After announcing the ADIZ’s creation, a spokesperson for the Ministry of National Defense fielded questions about what it entailed. According to a transcript released by Chinese state media, the spokesperson explained that an “Air Defense Identification Zone is an area of air space established by a coastal state beyond its territorial airspace to timely identify, monitor, control and react to aircraft entering this zone with potential air threats.” The U.S. Department of Defense defines ADIZs as “Airspace of defined dimensions within which the ready identification, location, and control of airborne vehicles are required.”
The spokesperson also stated that the East China Sea ADIZ had been set up, “with the aim of safeguarding state sovereignty, territorial land and air security, and maintaining flight order. This is a necessary measure taken by China in exercising its self-defense right. It is not directed against any specific country or target. It does not affect the freedom of over-flight in the related airspace.”
The MND spokesperson went on to defend the ANIZ’s creation as consistent with China’s sovereignty, international law, and precedent. In particularly, he noted that 20 nations, including some of China’s neighbors, have set up such ANIZs over the years.
When asked why the ANIZ stretched “only” 130 km from China’s territory, the spokesperson responded, “Some country established Air Defense Identification Zone as early as in 1969. The shortest distance from their zone to the Chinese mainland is also 130 km.” That was almost certainly a reference of Japan, which took control of its ANIZ from the U.S. military in 1969.
Later the same spokesperson clarified that China will continue to respect over-flight rights in accordance with international law.
“The establishment of the East China Sea Air Defense Identification Zone does not change the legal nature of related airspace,” the MND spokesperson said. “Normal flights by international air liners in the East China Sea Air Defense Identification Zone will not be affected in any way.”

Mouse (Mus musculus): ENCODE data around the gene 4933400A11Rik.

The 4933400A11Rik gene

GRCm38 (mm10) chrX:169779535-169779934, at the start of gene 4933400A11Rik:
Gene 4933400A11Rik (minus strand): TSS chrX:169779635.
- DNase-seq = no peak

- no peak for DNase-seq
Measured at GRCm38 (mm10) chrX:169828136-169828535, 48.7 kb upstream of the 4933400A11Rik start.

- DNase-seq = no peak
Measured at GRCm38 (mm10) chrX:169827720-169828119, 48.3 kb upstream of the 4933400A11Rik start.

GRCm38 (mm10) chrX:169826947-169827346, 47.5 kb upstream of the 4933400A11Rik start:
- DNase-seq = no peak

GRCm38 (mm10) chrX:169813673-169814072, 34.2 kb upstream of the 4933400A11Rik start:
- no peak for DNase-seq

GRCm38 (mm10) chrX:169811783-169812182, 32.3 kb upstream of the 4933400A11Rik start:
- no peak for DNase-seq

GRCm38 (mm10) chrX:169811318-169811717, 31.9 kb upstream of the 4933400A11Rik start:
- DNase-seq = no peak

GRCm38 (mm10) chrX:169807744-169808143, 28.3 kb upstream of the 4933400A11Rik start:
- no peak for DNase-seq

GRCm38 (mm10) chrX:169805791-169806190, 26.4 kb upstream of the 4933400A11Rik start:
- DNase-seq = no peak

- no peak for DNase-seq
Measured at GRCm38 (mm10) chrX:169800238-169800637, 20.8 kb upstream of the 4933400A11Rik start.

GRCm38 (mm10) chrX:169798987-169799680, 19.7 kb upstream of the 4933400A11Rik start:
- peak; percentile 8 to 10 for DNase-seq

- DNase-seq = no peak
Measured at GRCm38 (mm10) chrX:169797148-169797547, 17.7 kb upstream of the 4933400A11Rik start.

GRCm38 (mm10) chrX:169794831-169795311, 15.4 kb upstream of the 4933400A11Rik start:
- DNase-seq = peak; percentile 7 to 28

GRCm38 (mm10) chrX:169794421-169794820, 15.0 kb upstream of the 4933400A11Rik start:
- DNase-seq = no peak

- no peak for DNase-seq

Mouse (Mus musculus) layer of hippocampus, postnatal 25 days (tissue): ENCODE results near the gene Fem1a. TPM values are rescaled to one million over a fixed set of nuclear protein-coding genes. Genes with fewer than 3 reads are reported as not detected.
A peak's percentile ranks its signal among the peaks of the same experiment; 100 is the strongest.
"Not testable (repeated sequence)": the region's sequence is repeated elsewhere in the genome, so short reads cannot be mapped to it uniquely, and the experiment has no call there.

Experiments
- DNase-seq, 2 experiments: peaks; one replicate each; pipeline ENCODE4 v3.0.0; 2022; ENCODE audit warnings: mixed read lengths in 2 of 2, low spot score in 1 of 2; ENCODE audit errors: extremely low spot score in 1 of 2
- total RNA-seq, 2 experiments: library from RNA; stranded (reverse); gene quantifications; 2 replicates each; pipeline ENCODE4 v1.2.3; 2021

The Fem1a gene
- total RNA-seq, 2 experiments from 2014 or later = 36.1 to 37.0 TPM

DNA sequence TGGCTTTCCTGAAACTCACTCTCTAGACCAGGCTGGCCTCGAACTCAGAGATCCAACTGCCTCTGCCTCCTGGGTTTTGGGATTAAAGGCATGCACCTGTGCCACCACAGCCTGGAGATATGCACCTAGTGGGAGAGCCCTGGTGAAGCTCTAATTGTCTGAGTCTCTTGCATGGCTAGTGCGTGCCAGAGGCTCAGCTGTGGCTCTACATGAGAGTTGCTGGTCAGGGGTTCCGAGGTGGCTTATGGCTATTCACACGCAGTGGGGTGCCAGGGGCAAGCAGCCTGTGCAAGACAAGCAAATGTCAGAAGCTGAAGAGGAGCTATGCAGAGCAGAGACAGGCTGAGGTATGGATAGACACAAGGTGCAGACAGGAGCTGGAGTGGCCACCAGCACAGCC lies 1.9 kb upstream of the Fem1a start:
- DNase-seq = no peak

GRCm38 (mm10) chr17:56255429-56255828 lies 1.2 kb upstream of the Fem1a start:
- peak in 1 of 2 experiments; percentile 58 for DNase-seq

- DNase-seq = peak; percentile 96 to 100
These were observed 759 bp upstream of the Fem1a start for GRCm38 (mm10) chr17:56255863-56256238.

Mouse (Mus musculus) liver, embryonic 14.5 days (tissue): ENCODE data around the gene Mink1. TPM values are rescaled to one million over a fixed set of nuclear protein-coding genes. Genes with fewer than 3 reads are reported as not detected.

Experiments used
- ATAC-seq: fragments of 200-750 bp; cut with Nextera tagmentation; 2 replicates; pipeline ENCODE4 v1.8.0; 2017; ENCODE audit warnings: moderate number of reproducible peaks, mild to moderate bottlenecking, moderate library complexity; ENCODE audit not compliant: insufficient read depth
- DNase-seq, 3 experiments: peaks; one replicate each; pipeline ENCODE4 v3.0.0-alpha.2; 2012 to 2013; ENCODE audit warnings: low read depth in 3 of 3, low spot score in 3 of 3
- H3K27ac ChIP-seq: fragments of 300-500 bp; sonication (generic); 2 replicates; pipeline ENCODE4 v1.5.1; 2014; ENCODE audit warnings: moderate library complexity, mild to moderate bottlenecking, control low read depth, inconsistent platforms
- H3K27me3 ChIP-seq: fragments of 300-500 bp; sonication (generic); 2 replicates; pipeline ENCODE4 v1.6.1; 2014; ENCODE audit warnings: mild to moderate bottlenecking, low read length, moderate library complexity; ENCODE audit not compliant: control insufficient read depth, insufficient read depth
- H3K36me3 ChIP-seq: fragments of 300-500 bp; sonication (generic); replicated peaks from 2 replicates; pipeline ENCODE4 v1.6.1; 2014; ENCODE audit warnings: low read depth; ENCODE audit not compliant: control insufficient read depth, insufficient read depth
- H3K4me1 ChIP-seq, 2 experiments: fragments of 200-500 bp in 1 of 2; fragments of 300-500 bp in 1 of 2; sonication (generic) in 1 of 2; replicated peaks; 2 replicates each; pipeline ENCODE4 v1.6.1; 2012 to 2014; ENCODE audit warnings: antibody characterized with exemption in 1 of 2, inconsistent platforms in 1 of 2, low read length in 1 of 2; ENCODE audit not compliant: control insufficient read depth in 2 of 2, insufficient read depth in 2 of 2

He concluded the press conference by saying that China would create additional ADIZs “at the right moment after necessary preparations are completed.”
The Ministry of National Defense in Taiwan, which also claims the Diaoyu/Senkaku Islands, issued a statement expressing regret at China’s move. It also vowed to protect Taiwan’s national security and sovereignty. Notably, the ADIZ’s boundaries did not include Taiwan proper. At the time of this writing, Japan does not appear to have issued an official response yet.
In practical terms, the creation of the ADIZ is in line with China’s goal of challenging Japan’s administration of the disputed Diaoyu/Senkaku Islands. Just over a month after Japan nationalized some of the Senkaku Islands in September 2012, M Taylor Fravel explained China’s strategy towards its disputes with Japan in the East China Sea and Southeast Asian countries in the South China Sea.
“The most striking feature of China’s behavior in its maritime disputes this year has been efforts to redefine the status quo,” Fravel wrote at the time. “In its disputes with the Philippines and Japan, China has used the presence of its civilian maritime law enforcement agencies to create new facts on the water to strengthen China’s sovereignty claims.”
Now China is trying to create new facts in the air.